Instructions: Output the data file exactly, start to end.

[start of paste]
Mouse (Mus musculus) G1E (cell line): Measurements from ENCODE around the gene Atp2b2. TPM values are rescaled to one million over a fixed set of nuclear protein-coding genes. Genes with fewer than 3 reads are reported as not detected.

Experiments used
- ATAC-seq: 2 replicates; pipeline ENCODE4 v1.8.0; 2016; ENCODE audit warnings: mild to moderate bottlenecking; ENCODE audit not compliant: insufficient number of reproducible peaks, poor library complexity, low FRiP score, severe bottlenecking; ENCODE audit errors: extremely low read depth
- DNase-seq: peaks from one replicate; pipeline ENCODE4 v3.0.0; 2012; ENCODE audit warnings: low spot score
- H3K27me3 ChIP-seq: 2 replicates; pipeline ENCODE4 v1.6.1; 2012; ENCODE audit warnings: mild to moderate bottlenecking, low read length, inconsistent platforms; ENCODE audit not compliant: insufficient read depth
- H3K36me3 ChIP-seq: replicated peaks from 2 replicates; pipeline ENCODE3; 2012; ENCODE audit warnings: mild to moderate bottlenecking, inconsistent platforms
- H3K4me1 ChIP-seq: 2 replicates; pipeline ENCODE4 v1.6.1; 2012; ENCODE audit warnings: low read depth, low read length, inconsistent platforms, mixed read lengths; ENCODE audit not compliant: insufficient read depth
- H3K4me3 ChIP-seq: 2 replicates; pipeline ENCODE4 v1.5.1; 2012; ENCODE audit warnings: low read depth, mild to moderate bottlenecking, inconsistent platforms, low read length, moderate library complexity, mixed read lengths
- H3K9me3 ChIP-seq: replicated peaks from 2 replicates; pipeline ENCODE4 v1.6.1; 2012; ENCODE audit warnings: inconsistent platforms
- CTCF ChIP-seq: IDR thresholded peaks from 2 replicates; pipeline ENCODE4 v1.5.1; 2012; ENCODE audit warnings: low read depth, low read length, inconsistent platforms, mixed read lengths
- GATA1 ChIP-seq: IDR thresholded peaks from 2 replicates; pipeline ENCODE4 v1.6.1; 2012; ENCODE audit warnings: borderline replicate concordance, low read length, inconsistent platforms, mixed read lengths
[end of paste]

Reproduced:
Mouse (Mus musculus) G1E (cell line): Measurements from ENCODE around the gene Atp2b2. TPM values are rescaled to one million over a fixed set of nuclear protein-coding genes. Genes with fewer than 3 reads are reported as not detected.

Experiments used
- ATAC-seq: 2 replicates; pipeline ENCODE4 v1.8.0; 2016; ENCODE audit warnings: mild to moderate bottlenecking; ENCODE audit not compliant: insufficient number of reproducible peaks, poor library complexity, low FRiP score, severe bottlenecking; ENCODE audit errors: extremely low read depth
- DNase-seq: peaks from one replicate; pipeline ENCODE4 v3.0.0; 2012; ENCODE audit warnings: low spot score
- H3K27me3 ChIP-seq: 2 replicates; pipeline ENCODE4 v1.6.1; 2012; ENCODE audit warnings: mild to moderate bottlenecking, low read length, inconsistent platforms; ENCODE audit not compliant: insufficient read depth
- H3K36me3 ChIP-seq: replicated peaks from 2 replicates; pipeline ENCODE3; 2012; ENCODE audit warnings: mild to moderate bottlenecking, inconsistent platforms
- H3K4me1 ChIP-seq: 2 replicates; pipeline ENCODE4 v1.6.1; 2012; ENCODE audit warnings: low read depth, low read length, inconsistent platforms, mixed read lengths; ENCODE audit not compliant: insufficient read depth
- H3K4me3 ChIP-seq: 2 replicates; pipeline ENCODE4 v1.5.1; 2012; ENCODE audit warnings: low read depth, mild to moderate bottlenecking, inconsistent platforms, low read length, moderate library complexity, mixed read lengths
- H3K9me3 ChIP-seq: replicated peaks from 2 replicates; pipeline ENCODE4 v1.6.1; 2012; ENCODE audit warnings: inconsistent platforms
- CTCF ChIP-seq: IDR thresholded peaks from 2 replicates; pipeline ENCODE4 v1.5.1; 2012; ENCODE audit warnings: low read depth, low read length, inconsistent platforms, mixed read lengths
- GATA1 ChIP-seq: IDR thresholded peaks from 2 replicates; pipeline ENCODE4 v1.6.1; 2012; ENCODE audit warnings: borderline replicate concordance, low read length, inconsistent platforms, mixed read lengths